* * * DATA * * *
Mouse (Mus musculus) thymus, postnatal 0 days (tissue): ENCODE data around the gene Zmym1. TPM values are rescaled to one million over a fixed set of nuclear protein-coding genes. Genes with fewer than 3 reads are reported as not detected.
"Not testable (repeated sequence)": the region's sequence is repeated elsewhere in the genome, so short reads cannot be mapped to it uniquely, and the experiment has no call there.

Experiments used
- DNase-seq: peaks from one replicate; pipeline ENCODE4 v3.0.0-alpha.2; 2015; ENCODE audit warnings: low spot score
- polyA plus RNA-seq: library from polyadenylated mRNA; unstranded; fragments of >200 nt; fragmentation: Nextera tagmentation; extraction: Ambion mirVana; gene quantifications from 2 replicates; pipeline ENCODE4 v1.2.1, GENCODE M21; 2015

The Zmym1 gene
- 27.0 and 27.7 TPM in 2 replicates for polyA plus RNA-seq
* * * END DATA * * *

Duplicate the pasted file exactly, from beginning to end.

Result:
Mouse (Mus musculus) thymus, postnatal 0 days (tissue): ENCODE data around the gene Zmym1. TPM values are rescaled to one million over a fixed set of nuclear protein-coding genes. Genes with fewer than 3 reads are reported as not detected.
"Not testable (repeated sequence)": the region's sequence is repeated elsewhere in the genome, so short reads cannot be mapped to it uniquely, and the experiment has no call there.

Experiments used
- DNase-seq: peaks from one replicate; pipeline ENCODE4 v3.0.0-alpha.2; 2015; ENCODE audit warnings: low spot score
- polyA plus RNA-seq: library from polyadenylated mRNA; unstranded; fragments of >200 nt; fragmentation: Nextera tagmentation; extraction: Ambion mirVana; gene quantifications from 2 replicates; pipeline ENCODE4 v1.2.1, GENCODE M21; 2015

The Zmym1 gene
- 27.0 and 27.7 TPM in 2 replicates for polyA plus RNA-seq